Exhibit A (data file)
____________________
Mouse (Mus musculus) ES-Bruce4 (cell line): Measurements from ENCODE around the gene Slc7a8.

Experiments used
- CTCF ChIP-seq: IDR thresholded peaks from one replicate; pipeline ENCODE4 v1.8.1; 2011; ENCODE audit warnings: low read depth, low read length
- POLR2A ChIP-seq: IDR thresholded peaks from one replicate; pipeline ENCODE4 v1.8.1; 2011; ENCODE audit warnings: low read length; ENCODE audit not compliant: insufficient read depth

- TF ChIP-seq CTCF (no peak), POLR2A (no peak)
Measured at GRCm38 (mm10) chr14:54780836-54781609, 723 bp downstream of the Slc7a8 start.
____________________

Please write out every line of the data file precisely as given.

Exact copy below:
Mouse (Mus musculus) ES-Bruce4 (cell line): Measurements from ENCODE around the gene Slc7a8.

Experiments used
- CTCF ChIP-seq: IDR thresholded peaks from one replicate; pipeline ENCODE4 v1.8.1; 2011; ENCODE audit warnings: low read depth, low read length
- POLR2A ChIP-seq: IDR thresholded peaks from one replicate; pipeline ENCODE4 v1.8.1; 2011; ENCODE audit warnings: low read length; ENCODE audit not compliant: insufficient read depth

- TF ChIP-seq CTCF (no peak), POLR2A (no peak)
Measured at GRCm38 (mm10) chr14:54780836-54781609, 723 bp downstream of the Slc7a8 start.